Gov. Butch Otter said the health care legislation approved by the U.S. House of Representatives Sunday is wrong, and will lead to a legacy of debt. Here is Otter's official response to the legislation, which was approved on a 219-212 vote:
“States like Idaho are working hard to create public-private health care partnerships and facilitate local solutions. Big federal programs aren’t the answer. It’s even more important now for patients and practitioners, hospitals and health insurers, employers and employees to work together, because Congress and the White House got it wrong. All this will do is keep states and the marketplace from making health care more affordable and accessible while imposing a legacy of untold debt on our children and grandchildren.”
Idaho's congressional delegation continued its opposition to federal health care legislation. Democratic U.S. Rep. Walt Minnick said in an official statement that he voted no in part because that's what he was told by Idahoans.
"I voted no today because I was elected to listen to my constituents, seek the best possible information and use my best judgment to make the right decision for Idaho. It was a difficult vote because, like all Idahoans, I truly do care about improving the health-insurance system, about reducing costs and about improving care. But I voted against this bill because it is critical to the long-term fiscal health of the country that we not get this wrong."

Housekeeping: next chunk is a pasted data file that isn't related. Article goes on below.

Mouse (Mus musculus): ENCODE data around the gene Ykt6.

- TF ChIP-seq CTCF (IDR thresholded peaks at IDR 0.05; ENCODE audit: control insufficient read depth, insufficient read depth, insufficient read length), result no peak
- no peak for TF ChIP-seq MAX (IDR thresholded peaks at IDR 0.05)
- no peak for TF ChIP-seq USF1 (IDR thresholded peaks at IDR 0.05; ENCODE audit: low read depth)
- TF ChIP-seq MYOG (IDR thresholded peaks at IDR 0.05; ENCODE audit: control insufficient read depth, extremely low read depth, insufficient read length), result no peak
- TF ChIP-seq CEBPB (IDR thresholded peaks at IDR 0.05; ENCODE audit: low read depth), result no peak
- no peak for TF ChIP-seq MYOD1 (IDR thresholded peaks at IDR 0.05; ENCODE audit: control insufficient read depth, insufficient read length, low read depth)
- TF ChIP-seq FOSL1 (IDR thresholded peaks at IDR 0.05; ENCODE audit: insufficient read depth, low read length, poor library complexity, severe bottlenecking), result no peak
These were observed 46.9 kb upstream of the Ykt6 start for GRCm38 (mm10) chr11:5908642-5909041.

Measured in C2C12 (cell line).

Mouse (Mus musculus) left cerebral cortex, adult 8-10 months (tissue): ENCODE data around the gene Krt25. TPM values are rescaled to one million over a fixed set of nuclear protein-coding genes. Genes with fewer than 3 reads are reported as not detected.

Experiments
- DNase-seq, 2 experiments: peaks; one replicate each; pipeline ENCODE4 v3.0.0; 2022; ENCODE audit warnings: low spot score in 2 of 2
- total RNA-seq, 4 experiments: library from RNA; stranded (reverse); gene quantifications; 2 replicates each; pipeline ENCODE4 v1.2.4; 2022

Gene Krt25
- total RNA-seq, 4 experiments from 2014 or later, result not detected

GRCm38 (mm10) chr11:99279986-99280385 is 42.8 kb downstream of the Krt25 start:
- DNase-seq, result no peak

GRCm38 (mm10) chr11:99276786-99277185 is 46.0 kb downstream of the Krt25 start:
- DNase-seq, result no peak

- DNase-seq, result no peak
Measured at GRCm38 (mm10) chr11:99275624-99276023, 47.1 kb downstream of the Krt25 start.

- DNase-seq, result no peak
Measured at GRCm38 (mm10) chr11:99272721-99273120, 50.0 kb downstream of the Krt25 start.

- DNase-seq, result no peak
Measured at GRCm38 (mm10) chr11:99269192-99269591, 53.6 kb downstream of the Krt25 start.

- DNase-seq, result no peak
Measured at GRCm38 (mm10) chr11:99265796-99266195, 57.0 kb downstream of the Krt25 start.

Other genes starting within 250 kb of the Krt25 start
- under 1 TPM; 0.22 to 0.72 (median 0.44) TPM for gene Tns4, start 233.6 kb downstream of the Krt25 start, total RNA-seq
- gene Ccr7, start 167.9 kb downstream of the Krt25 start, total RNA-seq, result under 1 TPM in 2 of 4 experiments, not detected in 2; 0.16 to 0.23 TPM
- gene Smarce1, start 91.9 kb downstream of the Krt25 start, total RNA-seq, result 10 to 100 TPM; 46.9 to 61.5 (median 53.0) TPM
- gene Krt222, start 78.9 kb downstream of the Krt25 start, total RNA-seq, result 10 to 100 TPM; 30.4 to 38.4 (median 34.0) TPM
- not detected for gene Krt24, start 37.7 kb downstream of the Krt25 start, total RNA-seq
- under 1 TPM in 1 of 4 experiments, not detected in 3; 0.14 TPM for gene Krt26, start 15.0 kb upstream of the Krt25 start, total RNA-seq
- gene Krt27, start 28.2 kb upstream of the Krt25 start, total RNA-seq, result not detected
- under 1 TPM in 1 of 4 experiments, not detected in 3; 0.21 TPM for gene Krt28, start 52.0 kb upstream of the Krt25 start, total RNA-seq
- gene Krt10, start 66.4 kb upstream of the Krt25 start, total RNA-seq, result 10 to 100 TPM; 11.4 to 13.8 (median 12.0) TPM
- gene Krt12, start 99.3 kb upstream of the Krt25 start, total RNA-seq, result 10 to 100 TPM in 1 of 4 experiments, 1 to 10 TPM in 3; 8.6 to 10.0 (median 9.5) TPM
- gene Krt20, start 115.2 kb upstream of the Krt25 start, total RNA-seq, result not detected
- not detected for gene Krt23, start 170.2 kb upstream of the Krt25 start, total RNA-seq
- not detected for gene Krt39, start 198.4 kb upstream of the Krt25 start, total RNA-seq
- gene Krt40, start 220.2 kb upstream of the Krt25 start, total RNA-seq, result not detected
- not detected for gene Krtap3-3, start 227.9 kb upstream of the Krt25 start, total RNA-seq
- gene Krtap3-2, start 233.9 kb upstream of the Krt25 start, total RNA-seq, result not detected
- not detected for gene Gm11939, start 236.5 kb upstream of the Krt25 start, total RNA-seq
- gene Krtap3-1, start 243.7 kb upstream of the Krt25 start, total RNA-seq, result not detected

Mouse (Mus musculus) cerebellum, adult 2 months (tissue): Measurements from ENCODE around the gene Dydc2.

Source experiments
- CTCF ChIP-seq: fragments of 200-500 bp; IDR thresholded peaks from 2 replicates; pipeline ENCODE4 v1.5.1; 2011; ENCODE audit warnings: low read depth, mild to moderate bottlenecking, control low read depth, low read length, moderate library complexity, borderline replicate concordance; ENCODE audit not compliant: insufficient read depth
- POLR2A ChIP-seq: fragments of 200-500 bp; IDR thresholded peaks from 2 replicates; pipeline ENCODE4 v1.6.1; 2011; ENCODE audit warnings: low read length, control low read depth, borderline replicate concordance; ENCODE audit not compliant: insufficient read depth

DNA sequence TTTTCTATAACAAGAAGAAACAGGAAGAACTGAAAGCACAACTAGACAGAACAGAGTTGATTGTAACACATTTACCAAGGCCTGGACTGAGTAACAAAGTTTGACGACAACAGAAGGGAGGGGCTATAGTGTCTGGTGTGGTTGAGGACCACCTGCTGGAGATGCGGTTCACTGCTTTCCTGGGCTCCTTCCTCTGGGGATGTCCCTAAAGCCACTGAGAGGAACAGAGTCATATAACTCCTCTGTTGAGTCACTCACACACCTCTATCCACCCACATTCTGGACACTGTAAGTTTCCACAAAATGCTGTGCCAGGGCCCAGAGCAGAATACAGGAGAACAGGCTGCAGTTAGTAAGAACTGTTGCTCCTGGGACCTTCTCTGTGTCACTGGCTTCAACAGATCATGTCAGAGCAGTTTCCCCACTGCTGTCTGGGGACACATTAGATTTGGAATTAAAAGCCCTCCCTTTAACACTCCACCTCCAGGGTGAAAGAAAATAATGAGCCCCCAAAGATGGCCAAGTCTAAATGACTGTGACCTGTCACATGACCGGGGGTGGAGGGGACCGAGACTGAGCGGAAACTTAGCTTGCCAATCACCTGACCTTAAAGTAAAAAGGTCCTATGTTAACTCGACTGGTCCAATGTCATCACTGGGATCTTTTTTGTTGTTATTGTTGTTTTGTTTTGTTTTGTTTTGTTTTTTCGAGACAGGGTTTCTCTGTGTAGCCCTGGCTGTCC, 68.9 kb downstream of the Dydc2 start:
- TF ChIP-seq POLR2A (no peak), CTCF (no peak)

Minnick also said that he favors comprehensive tort reform and measures that will bring down the cost of health care while not adding to the federal deficit.
Republican U.S. Rep. Mike Simpson said he is ready for legal challenges to the legislation.
"There is no doubt that this legislation will be challenged in court ... Beyond the question of its legality, this bill will ultimately damage the health care system in the United States while adding another $2 to 3 trillion to our national debt. At this time, I encourage all Idahoans to support Governor Otter in his effort to challenge its constitutionality in court.”
Simpson is referring to the Idaho Health Freedom Act, which Otter signed into law March 17. The law requires the attorney general to defend the state from any mandates for individuals to buy health care.